A representative or sample raw performance and/or bandwidth capability to implement a logarithmic search (LS) method may be calculated. Computing a motion vector, where, for example, the Sum-of-Absolute Difference (SAD) is employed, involves a comparison between a reference block and a corresponding block in a previous frame in 33 selected positions in a 32×32 search window and 41 selected positions in a 64×64 window, for example. Assume that the size of a search window is S×S, resolution of the video is M×N and the frame rate is F frames per second. For a 16×16 macroblock, for example, the number of SAD computations per second involved in LS motion estimation is F*33*(S*S)*(M*N)/(16*16) for a 32×32 search window and F*41*(S*S)*(M*N)/(16*16) for a 64×64 search window.
 As is well-known, the CCIR standard for video employs resolution of 720×480 at 30 frames per second. In MPEG2 and MPEG4 video, the size of a search window for block matching is 32×32 and the corresponding search window selection mode is indicated by a variable, Fcode=1. For Fcode=2, 3, . . . , the search window sizes are 64×64, 128×128, . . . , respectively. Although the claimed subject matter is not limited to these block sizes, resolutions or particular search windows, nonetheless, employing them to perform calculations for a potential implementation is instructive. Hence, the computational burden involved for 720×480 resolution video at 30 frames per second is approximately.
 Approximately 1.4 Million SAD computations for 32×32 search window (Fcode=1)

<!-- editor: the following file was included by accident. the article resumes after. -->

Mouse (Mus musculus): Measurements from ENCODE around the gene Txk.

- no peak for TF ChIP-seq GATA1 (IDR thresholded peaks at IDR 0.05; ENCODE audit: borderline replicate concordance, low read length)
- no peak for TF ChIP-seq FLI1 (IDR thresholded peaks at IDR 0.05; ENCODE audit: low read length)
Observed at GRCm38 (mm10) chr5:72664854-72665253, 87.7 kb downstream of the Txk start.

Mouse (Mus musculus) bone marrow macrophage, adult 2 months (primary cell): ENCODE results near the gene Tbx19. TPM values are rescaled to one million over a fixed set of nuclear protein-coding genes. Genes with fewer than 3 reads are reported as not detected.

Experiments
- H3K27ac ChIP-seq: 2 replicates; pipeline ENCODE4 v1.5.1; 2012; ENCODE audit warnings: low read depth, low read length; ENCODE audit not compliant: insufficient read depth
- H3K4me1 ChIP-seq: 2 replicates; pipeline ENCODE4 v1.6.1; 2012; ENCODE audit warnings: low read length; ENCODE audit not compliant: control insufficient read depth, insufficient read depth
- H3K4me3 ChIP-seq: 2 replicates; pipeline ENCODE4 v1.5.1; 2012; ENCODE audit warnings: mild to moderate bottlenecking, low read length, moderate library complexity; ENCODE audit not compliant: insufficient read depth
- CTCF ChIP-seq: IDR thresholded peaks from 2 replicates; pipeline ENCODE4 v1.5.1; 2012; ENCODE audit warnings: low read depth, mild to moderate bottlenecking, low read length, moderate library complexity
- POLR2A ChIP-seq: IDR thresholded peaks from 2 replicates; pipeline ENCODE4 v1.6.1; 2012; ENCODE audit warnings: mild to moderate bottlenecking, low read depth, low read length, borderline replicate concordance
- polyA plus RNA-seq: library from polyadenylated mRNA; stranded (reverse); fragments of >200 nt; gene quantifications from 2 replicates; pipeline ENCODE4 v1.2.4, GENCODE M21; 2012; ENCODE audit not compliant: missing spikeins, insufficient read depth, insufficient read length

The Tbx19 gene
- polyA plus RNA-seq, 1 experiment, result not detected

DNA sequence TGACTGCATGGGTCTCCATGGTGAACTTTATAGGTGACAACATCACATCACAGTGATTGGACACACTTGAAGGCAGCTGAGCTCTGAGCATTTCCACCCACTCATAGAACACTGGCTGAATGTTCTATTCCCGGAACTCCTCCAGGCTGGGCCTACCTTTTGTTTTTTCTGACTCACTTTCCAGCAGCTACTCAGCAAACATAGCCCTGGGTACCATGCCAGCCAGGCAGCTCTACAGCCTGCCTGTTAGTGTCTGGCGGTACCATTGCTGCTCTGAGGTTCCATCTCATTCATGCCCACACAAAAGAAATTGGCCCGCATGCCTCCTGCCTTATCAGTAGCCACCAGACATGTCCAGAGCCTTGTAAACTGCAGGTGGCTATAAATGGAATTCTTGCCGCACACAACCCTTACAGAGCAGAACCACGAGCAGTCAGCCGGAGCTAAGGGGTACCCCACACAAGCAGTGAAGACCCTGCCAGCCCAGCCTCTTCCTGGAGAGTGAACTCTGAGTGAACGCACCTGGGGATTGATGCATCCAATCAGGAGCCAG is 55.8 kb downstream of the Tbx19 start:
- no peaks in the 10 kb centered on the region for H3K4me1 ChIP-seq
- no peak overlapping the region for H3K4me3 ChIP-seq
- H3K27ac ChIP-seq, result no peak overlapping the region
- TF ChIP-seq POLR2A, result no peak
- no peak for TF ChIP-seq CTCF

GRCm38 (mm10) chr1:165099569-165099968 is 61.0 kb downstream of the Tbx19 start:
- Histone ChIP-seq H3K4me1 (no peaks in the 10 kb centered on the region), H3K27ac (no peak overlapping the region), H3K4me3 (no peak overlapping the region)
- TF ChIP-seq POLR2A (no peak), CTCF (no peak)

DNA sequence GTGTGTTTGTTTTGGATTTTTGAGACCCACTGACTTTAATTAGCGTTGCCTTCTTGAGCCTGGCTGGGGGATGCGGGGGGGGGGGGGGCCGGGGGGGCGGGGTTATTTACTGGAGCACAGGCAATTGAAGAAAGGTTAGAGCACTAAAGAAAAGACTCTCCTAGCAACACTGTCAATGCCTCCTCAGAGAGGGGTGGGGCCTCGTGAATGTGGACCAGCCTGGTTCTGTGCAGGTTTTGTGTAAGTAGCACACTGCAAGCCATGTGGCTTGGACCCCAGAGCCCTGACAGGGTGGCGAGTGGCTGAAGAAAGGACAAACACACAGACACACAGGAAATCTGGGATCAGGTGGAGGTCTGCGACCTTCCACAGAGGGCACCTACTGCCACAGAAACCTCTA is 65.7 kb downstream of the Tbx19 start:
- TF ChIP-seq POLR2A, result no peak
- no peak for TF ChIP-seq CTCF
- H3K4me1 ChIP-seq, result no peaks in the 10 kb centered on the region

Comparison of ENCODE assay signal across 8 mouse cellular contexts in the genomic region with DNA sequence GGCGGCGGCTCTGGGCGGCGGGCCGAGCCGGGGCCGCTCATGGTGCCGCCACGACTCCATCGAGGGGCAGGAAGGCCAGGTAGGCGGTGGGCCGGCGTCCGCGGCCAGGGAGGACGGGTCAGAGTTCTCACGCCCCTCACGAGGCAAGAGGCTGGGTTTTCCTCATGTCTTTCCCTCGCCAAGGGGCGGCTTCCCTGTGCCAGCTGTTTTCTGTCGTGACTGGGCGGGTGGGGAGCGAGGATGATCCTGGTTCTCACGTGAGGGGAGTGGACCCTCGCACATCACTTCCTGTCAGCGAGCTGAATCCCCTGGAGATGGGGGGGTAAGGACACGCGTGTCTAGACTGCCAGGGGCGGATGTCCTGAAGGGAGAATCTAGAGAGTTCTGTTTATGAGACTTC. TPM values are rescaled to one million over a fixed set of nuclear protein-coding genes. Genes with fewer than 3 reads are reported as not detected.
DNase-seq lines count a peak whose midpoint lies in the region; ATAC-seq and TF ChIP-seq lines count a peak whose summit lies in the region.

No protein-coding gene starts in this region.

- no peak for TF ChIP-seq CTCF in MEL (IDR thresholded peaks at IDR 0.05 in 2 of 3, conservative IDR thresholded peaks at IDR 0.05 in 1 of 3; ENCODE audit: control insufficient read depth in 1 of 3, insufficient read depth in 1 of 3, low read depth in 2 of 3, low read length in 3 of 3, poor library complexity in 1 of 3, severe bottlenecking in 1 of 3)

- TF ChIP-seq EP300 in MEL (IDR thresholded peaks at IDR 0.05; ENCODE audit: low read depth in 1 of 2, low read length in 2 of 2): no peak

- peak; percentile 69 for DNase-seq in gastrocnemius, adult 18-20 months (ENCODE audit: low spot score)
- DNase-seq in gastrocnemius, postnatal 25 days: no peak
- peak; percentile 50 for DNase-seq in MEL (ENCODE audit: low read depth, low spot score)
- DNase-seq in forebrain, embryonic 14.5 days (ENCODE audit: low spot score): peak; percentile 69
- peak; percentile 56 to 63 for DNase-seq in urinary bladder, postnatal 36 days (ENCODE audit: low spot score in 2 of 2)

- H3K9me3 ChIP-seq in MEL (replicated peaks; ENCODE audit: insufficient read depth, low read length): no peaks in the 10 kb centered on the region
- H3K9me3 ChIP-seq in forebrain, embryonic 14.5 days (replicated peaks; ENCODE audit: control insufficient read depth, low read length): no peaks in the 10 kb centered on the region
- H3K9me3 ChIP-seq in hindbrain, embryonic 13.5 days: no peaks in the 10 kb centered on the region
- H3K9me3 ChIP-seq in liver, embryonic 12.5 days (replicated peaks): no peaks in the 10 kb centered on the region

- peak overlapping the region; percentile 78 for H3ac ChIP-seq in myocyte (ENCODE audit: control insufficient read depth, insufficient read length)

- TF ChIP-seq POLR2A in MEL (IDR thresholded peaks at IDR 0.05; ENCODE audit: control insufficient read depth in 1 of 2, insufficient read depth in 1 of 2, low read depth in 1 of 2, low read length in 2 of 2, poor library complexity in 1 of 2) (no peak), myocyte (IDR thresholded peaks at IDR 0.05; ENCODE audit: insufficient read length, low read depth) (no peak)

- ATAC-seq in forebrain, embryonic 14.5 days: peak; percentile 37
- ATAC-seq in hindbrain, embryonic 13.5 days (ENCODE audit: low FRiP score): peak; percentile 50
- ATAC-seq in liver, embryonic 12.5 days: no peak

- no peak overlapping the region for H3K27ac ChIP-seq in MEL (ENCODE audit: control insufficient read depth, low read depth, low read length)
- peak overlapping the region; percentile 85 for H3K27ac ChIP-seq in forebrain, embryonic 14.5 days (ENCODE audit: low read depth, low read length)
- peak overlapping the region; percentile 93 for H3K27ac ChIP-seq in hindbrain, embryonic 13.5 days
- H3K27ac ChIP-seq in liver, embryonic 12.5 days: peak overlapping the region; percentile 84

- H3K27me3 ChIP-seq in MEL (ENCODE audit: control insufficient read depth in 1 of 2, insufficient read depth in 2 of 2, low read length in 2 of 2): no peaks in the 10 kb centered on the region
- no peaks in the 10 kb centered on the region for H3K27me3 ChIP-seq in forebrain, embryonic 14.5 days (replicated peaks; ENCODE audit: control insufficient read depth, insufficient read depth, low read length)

Approximately 1.8 Million SAD computations for 64×64 search window (Fcode=2)
 Likewise, representative or sample bandwidth calculations may also be performed. A simplifying assumption is that individual processing elements (PE) in the motion estimation architecture do not have local storage within the PE, and, therefore, a PE is feed with pixel information for SAD computations. Data for an SAD computation is 512 Bytes in this embodiment—here, 256 bytes for a reference block and 256 for a matching block. Hence, the data bandwidth per second in this example is as follows.
 For a 32×32 search window (Fcode=1)=1.4M*512 Bytes=716 MB
 For a 64×64 search window (Fcode=2)=1.8M*512 Bytes=920 MB
 An embodiment of a method for motion estimation employing an architecture 100 that includes a cross-bar coupled image signal processor (ISP) is described. Such an embodiment provides advantages in terms of computational performance and/or bandwidth utilization, as described in more detail hereinafter. Here, an ISP may comprise several basic processing elements (PE) coupled together via a register file switch, as shown in FIG. 3.